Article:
CRZ Notification 2011 : Storage Facility For Edible Oil Not Allowed Outside Port Area; Supreme Court Affirms Quashing Of Post-Facto Clearance
The Supreme Court, on Wednesday, noted that the word ‘within’ used for CRZ-I and ‘in’ used for CRZ-II in the CRZ Notification of 2011 cannot be interpreted to include what is outside the port areas. It is pertinent to note that in CRZ-I, the “storage of edible oil inter alia is permitted within the notified ports” and in CRZ-II, the storage of non-hazardous cargo such as edible oil, fertilizers and foodgrain is permitted ‘in notified ports’.
A 3-Judge Bench comprising Justice K.M. Joseph, Justice B.V. Nagarathna and Justice J.B. Pardiwala passed the order while uploading the decision of the National Green Tribunal, Southern Zone (NGT), which set aside the ex post facto clearance granted by the Union Government to an edible oil processing and refining company (appellant) to lay pipeline for transfer of edible oil from Chennai Port to the storage transit terminal. The said clearance was provided on the strength of Paragraph 4.3 of the CRZ Notification, 2011. The NGT had found that the activity of putting up a storage tank transit terminal, is in the teeth of the 2011 Notification.
The appellant is in the business of processing and refining edible oil. It imports edible oil through Chennai Port. In 2014, through public auction it purchased a storage facility located in the Ennore Expressway. In order to lay an underground pipeline of 4.5 km to the facility, it approached the concerned authorities seeking approval. The Chennai Fishing Harbour Management Committee, the NHAI, the Chennai Port Trust granted permission. On 10.07.2015, as per 2011 Notification it made a proposal to the District Coastal Zonal Management Authority (DCZMA), Chennai. The DCZMA recommended the proposal; then Tamil Nadu State Coastal Zonal Management Authority considered the proposal and forwarded it to the MoEF-CC, Union of India through the State Government. Thereafter, the Expert Appraisal Committee, CRZ, sought two clarifications. On 24.08.2016, the Chennai Port Trust issued a certificate and granted permission. While the recommendation was pending before the MoEF-CC, the appellant started laying pipelines. On 19.10.2016 an application was filed before the NGT against the same. Consequently, a Local Commissioner was appointed to inspect the storage facility. The NGT noted that no activity would be carried out at the facility until MoEFF-CC takes a decision. At proceedings dated 08.03.2019, the MoEF-CC granted post facto clearance. On 08.04.2019, an appeal was filed before the NGT. The NGT set aside the proceedings dated 08.03.2019 whereby the appellant was granted clearance to lay pipeline for transfer of edible oil for the Chennai port to the storage terminal tank and for the establishment of the storage transit terminal of the appellant. It held that the activity of putting up a storage tank transit terminal was contrat to the 2011 Notification and thus illegal. The matter reached the Supreme Court. A similar case arose with respect to the sister concern of the appellant and was considered alongside.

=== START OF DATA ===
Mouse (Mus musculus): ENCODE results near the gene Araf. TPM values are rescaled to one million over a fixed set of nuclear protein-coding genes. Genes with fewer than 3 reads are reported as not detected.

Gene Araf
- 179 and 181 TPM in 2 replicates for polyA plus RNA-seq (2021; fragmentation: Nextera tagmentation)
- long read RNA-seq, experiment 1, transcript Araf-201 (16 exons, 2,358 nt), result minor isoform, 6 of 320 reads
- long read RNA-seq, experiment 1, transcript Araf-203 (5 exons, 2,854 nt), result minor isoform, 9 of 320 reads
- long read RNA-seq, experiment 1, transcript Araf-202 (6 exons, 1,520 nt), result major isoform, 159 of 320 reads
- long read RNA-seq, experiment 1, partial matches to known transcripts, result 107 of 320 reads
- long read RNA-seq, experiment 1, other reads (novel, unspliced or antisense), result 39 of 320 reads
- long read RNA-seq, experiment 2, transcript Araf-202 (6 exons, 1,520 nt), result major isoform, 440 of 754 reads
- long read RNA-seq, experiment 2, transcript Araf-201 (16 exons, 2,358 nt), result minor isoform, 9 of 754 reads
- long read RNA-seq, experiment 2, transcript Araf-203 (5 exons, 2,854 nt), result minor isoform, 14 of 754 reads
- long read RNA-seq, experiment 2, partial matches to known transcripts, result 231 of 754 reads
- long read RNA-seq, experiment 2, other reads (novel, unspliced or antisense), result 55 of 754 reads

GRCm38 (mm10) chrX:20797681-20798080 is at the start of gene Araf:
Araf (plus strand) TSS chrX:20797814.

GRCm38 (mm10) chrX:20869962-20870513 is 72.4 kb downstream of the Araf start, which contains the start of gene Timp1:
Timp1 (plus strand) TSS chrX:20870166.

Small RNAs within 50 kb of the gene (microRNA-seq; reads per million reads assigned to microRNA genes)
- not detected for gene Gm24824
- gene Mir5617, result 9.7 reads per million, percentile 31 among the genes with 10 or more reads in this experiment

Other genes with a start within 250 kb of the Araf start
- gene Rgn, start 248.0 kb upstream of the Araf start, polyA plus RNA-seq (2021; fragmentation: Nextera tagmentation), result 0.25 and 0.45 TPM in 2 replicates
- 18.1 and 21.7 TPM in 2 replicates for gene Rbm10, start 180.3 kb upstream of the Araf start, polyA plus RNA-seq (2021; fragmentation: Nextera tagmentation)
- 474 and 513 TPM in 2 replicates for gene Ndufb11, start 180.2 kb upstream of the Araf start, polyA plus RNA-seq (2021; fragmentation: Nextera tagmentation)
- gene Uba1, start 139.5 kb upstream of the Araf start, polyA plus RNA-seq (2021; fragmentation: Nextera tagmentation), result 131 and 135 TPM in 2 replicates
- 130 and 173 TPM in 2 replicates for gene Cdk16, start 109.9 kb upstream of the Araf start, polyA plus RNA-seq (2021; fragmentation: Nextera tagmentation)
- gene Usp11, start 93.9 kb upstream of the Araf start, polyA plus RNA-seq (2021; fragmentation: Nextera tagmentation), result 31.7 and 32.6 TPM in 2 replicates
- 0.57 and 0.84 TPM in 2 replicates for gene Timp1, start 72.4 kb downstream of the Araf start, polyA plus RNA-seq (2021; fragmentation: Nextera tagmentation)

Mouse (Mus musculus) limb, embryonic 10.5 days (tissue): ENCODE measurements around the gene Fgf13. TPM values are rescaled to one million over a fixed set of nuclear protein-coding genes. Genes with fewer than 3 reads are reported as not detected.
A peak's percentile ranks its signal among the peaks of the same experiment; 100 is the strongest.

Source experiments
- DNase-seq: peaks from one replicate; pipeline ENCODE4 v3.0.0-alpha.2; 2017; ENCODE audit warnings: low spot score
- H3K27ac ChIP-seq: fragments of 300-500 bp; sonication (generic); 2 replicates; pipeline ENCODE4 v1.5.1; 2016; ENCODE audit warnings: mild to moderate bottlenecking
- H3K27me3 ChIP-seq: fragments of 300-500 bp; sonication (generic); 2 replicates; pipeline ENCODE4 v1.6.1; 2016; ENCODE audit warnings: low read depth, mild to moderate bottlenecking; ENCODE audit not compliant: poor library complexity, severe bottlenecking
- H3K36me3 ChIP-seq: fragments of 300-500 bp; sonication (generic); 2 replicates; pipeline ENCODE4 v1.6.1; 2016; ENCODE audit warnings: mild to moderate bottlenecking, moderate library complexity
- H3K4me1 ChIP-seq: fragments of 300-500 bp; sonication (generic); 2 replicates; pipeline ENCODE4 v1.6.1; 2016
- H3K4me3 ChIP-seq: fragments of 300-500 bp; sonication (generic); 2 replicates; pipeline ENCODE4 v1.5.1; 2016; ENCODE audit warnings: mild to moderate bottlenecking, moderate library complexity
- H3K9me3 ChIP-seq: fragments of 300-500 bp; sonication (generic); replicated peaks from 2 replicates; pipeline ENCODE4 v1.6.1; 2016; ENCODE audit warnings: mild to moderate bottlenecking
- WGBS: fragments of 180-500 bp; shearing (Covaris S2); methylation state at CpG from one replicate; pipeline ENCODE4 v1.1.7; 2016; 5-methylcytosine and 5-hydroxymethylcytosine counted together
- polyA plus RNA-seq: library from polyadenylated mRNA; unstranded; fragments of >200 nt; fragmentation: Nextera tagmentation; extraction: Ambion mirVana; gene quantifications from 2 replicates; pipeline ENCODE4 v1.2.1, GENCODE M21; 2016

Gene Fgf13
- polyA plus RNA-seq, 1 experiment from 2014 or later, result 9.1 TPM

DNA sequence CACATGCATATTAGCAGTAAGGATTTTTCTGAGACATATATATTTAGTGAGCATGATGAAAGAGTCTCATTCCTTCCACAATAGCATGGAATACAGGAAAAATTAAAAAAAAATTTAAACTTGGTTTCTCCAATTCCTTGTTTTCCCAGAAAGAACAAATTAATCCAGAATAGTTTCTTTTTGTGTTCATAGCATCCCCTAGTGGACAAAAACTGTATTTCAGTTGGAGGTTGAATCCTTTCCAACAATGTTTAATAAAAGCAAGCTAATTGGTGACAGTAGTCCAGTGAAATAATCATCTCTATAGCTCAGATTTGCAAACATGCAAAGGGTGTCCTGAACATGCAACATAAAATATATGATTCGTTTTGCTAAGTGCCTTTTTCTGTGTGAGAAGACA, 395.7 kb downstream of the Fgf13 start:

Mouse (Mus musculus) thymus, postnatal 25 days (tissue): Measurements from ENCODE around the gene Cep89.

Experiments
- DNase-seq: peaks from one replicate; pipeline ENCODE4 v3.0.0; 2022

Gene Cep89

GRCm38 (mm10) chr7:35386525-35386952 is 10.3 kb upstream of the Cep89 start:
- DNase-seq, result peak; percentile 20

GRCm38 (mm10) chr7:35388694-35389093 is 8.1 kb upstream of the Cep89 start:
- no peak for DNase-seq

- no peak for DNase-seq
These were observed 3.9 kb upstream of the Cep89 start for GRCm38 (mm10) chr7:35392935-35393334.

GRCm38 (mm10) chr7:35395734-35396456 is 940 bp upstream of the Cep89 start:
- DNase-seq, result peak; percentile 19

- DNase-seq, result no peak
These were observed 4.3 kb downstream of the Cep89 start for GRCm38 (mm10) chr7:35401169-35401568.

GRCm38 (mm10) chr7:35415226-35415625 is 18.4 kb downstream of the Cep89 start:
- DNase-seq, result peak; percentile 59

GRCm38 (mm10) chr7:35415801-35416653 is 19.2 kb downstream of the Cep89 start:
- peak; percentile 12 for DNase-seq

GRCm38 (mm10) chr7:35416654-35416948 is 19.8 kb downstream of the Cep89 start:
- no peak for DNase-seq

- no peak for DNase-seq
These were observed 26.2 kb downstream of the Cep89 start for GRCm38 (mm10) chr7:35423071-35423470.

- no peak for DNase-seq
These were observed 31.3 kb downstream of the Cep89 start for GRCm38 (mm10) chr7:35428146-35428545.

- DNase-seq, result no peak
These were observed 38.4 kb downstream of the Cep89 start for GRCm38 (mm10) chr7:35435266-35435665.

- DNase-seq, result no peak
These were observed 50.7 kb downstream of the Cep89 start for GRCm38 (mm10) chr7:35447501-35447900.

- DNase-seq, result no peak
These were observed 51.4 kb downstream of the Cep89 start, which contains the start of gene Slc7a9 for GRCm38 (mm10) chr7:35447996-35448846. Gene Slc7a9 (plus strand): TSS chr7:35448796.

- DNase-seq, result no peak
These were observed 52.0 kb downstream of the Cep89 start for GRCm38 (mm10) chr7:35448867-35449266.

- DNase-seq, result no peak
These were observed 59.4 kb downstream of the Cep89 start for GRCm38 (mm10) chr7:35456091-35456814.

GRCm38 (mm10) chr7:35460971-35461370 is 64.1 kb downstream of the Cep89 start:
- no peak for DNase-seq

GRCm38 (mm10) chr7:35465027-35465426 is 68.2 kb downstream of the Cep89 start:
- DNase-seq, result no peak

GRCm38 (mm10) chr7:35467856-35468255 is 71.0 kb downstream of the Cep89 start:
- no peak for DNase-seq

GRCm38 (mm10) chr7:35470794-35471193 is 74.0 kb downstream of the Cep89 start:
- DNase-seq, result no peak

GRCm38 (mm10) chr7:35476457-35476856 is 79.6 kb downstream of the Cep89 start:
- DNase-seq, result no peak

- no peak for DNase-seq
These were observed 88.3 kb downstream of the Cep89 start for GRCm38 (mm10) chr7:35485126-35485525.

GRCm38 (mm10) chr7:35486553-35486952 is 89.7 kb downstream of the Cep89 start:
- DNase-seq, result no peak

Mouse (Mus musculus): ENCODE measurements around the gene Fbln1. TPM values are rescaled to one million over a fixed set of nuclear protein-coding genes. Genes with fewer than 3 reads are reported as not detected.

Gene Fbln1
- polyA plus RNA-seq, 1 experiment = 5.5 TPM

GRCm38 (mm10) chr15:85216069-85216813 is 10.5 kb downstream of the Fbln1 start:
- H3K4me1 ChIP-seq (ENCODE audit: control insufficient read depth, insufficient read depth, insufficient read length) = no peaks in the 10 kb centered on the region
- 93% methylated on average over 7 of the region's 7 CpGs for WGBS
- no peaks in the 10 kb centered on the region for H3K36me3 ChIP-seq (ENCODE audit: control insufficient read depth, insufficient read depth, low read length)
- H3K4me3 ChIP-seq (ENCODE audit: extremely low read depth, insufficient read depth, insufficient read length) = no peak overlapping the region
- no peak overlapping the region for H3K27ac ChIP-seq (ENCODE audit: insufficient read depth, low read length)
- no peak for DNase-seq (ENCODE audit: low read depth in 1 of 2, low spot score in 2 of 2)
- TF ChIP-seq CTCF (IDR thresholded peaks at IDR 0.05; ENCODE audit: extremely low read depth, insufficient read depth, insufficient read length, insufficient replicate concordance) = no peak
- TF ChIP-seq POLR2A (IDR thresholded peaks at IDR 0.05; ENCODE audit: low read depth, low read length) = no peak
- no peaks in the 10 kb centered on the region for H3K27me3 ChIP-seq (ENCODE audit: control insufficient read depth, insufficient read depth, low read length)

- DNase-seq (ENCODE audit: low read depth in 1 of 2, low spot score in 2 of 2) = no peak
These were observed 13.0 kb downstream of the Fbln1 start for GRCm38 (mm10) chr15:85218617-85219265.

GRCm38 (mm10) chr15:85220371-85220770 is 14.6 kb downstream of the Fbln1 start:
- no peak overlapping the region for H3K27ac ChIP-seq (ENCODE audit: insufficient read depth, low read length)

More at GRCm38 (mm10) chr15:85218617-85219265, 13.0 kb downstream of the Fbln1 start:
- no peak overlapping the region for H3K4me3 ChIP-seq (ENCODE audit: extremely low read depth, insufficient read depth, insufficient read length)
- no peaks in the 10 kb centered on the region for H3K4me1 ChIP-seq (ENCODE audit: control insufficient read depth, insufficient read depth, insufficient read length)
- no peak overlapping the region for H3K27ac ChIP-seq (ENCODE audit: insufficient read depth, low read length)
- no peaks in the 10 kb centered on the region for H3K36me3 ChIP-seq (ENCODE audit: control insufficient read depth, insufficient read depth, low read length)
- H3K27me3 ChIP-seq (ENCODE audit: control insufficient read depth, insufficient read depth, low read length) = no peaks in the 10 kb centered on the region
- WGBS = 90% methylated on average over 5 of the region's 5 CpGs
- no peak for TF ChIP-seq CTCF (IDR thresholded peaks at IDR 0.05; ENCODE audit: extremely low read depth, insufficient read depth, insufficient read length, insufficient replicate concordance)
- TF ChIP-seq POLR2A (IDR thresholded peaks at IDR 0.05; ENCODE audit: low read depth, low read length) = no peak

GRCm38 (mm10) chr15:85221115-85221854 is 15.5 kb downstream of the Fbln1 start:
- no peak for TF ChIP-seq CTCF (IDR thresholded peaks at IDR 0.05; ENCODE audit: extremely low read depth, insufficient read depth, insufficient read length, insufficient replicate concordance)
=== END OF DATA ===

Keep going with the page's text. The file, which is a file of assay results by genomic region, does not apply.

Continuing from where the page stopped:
Analysis by the Supreme Court
By way of Notification issued in the year 2011 under the Environmental Protection Act, 1986, the Central Government declared certain areas as Coastal Regulation Zone. Clause 2 of paragraph 4 of the Notification provides the procedure for clearance from MoEF-CC to conduct permissible activities. Initially, the 2011 notification did not provide for ex post facto approval. In 2018 paragraph 4.3 was inserted to the Notification, which made provision for post facto clearance for permissible activities. However, projects which are in violation of CRZ norms are disentitled to take advantage of the post facto clearance. The Court looked at the object of the law and enumerated the same as under -
- ensuring livelihood security to the fisher communities and other communities living in the coastal areas,
- conservation and protection of coastal stretches,
- the protection of the unique environment of the coastal stretches and its marine area,
- promotion or development through sustainable manner based on scientific principles taking into account the dangers of natural hazards in the coastal areas;
- the aspect of sea level rise due to global warming.
In view of the same, it rejected the contention of the appellant that laying the pipeline would enhance the efficiency of the port; reduce the traffic congestion, and reduce pollution.
It was argued by the appellant that the phrase used for CRZ-I is ‘within’, while for CRZ-II the phrase used is ‘in’. In M. Nizamudeen v. Chemplast Sanmar Limited And Ors., the Supreme Court had interpreted ‘in the port areas’ as ‘in or through the port areas’. The Court noted that the context of the judgment was different and is inapposite to the present case. On perusal of the NGT’s order, it was understood that ‘in’ includes ‘so as to be enclosed, surrounded or inside’. The Court clarified that the words ‘within’ and ‘in’ cannot include what is outside the port.